WASHINGTON, D.C. | January 13, 2017
Warnings of Obamacare’s negative effects fell on deaf ears as the law made a disastrous debut and upended the health care stability of millions of Americans. In 2013, President Obama claimed the law would expand healthcare choices, saying:
This law means more choice, more competition, lower costs for millions of Americans.
More choices and competition? The reality is insurers are rapidly exiting Obamacare marketplaces in states across the country — leaving Americans with fewer options, and in some cases, only one insurer:
- South Carolina: More than 200,000 people face fewer choices this enrollment period as two of the three insurers in the state left the Obamacare marketplace and the remaining insurer dropped a popular plan option.
- Tennessee: Nearly 131,000 people were forced to find new coverage for 2017 when Tennessee’s largest insurer abandoned the Obamacare marketplace in the state’s three most populated cities.
- North Carolina: More than 250,000 people will lose their health care plans and be forced to find new coverage as two of the state’s three insurers dropped out of the Obamacare marketplace. Ninety-five of the state’s 100 counties will only have one insurer.
And that’s not all. Small business owners are struggling as well. Some turned to Obamacare’s Small Business Health Options Program, but the vast majority declined to sign up after realizing the cost of health insurance coverage was too expensive.
Yet in October, President Obama offered a praising look-back on the law’s legacy, saying:
The [law] has done what it was designed to do: It gave us affordable health care.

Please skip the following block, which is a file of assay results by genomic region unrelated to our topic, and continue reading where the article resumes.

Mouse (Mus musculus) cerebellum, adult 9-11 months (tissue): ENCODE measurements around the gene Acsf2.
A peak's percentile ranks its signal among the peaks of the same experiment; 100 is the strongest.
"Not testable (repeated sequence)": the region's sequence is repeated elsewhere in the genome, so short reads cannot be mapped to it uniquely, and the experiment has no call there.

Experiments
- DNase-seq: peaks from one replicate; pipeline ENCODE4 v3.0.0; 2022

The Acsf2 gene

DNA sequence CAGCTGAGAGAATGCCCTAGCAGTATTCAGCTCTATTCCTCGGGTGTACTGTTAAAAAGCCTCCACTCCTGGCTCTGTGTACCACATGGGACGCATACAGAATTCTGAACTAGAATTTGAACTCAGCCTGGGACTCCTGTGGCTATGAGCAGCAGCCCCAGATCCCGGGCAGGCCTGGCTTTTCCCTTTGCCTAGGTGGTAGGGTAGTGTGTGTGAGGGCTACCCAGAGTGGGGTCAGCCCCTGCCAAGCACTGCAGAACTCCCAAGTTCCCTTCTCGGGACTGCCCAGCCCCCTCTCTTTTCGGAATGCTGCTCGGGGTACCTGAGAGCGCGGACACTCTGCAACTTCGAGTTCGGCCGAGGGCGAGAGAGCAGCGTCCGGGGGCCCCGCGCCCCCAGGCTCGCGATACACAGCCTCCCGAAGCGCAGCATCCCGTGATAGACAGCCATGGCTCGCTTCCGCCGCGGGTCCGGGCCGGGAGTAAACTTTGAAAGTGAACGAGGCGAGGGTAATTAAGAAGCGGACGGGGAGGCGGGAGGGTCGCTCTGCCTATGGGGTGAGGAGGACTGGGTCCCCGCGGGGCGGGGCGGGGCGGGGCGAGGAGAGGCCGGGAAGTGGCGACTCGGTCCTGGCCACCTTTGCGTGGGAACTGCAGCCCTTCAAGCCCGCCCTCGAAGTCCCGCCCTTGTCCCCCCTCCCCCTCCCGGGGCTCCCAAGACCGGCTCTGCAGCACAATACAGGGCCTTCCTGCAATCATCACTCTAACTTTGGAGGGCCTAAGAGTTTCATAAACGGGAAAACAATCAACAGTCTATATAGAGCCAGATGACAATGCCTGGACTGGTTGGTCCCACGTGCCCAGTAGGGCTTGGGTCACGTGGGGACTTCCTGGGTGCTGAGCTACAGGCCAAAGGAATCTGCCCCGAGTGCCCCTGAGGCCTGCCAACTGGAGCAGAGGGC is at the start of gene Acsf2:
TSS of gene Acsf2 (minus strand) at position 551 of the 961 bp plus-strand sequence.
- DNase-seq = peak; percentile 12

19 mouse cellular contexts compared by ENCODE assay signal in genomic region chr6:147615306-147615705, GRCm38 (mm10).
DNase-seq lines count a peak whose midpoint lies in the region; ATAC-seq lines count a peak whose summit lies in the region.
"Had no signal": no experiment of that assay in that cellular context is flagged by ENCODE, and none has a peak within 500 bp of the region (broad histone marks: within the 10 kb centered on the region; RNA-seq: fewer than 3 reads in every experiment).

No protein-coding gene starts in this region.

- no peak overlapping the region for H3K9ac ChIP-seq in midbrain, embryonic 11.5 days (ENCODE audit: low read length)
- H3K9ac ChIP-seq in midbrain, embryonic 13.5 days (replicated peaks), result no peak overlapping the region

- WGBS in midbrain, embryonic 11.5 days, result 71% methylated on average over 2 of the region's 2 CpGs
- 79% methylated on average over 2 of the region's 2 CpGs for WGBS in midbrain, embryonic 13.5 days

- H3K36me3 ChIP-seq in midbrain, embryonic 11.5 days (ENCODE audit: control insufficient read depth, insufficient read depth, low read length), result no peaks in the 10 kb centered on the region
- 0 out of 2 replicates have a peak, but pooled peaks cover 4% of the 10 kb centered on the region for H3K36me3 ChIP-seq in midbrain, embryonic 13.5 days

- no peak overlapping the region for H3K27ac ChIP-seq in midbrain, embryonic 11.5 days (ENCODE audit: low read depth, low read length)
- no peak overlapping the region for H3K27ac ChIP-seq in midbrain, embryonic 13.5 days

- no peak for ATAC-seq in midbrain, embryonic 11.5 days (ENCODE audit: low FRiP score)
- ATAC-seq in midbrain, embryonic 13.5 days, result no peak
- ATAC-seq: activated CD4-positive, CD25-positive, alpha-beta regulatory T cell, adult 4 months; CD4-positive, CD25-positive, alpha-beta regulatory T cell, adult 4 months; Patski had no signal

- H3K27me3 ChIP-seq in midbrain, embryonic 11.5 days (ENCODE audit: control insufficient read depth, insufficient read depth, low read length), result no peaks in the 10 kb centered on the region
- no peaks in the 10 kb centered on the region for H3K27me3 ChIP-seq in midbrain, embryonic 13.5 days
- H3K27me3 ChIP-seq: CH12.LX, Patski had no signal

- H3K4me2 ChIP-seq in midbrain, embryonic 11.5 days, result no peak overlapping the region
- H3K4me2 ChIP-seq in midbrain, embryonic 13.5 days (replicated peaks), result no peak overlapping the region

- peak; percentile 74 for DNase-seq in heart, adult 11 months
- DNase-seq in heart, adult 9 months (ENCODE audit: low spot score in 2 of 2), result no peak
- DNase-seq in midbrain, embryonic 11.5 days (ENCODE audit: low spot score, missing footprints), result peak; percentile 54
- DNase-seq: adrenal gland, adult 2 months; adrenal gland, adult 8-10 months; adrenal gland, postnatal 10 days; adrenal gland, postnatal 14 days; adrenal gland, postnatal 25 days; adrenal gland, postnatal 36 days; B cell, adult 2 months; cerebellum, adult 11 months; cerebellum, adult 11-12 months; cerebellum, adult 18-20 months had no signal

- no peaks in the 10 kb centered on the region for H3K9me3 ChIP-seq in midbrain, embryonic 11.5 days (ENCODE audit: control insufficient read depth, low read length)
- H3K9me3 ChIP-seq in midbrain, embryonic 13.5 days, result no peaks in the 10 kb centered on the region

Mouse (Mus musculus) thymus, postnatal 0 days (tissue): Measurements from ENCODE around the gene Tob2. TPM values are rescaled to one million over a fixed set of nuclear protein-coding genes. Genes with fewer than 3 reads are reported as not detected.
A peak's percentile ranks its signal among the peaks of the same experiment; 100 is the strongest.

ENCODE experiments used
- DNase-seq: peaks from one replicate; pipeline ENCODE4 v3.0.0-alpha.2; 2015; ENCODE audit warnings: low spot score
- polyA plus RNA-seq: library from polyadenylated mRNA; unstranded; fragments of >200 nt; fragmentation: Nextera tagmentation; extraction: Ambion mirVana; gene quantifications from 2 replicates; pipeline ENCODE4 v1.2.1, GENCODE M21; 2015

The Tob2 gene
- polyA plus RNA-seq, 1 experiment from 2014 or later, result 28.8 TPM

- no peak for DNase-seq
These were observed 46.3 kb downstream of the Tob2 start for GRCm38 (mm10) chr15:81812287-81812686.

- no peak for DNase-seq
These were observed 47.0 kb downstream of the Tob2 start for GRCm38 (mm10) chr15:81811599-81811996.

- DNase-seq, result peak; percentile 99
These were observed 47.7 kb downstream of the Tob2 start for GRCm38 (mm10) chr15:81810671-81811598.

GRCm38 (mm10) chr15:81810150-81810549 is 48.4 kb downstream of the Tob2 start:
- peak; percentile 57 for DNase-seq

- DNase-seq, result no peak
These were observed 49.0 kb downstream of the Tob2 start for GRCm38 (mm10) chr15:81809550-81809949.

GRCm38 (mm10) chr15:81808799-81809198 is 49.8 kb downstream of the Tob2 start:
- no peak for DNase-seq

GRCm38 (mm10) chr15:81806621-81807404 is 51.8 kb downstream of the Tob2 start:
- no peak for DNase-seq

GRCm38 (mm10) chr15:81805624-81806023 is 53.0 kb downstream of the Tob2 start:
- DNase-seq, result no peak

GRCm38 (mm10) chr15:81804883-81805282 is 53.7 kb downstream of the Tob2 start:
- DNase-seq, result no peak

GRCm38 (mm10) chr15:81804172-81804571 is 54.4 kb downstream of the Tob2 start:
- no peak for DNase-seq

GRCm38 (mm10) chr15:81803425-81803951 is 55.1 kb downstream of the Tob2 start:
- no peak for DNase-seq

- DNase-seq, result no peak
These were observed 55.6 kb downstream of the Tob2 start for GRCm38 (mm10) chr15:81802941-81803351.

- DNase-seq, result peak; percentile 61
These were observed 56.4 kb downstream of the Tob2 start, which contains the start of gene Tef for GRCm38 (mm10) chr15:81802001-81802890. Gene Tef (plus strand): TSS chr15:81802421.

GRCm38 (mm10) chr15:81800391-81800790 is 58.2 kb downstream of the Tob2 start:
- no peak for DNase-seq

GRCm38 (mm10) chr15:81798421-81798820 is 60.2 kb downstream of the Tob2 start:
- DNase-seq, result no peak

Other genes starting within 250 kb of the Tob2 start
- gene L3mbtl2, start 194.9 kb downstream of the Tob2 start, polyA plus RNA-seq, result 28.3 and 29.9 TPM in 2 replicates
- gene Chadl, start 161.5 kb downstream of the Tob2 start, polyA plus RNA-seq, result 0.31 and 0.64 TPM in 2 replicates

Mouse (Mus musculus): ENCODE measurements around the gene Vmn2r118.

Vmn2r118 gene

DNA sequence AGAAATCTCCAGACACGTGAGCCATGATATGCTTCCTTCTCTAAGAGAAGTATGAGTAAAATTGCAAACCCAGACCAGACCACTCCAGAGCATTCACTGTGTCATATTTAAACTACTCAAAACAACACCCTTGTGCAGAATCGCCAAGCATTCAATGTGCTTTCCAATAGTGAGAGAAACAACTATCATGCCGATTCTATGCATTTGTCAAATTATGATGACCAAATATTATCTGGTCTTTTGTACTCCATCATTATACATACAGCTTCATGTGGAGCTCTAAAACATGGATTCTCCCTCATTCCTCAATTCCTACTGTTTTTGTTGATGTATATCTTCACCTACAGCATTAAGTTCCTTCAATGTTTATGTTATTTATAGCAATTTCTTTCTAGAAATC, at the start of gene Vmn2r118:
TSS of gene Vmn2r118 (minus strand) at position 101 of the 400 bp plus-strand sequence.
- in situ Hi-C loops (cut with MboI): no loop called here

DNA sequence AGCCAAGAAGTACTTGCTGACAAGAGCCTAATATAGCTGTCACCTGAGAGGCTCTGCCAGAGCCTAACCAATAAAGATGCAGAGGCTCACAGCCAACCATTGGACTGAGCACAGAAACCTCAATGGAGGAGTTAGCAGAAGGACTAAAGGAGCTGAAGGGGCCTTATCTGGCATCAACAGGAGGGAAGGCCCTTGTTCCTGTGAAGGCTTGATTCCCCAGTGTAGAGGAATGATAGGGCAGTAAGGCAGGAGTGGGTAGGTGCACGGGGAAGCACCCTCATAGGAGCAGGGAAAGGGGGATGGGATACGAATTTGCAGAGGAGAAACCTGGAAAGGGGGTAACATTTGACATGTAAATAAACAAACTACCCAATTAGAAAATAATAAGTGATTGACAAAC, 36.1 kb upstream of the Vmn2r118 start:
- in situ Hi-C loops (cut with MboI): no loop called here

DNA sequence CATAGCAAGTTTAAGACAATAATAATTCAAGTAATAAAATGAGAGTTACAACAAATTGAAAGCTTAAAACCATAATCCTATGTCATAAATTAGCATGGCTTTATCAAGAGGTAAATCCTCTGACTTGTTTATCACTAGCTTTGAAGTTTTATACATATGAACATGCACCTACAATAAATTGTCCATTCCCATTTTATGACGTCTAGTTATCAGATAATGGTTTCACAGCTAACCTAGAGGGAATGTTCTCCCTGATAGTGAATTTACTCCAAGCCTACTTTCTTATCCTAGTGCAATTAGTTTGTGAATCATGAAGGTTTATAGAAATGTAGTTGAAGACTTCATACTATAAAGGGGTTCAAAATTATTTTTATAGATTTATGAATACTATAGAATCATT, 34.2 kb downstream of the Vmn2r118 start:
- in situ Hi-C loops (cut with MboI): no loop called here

Affordable health care? The truth is Americans are paying more for less. And states across the country are reporting double-digit premium increases in the Obamacare marketplace this year:
- Arizona: Premiums for the average plan increased by 116 percent.
- Oklahoma: Premium increases ranged between 58 and 96 percent.
- Minnesota: Premium increases ranged between 50 and 67 percent.
- Illinois: Premium increases for some ranged between 40 to 50 percent.
But it’s not just the individual market that took a hit. Businesses and their employees were also burdened. On the fifth anniversary of the law’s passage, President Obama claimed the law was helping employers, saying:
But the bottom line is this for the American people: [The law] is saving money for families and for businesses.
Saving money for businesses? Under Obamacare, small business employers with as few as 50 full-time employees are subject to the law’s costly mandates and tax penalties. And in 2016, the cost of health insurance was cited as the number one problem small businesses face.
For the first time in nearly seven years, Congress has the opportunity to undo the damage done by the president’s flawed law and implement the positive health care reforms Republicans have long supported — reforms that would expand coverage, lower health care costs, and promote a healthy workforce.
The time for repeal is now. That is why Congress is taking the necessary steps to provide relief from the disastrous health care law and ensure a stable transition to the affordable, patient-centered health care the American people deserve.
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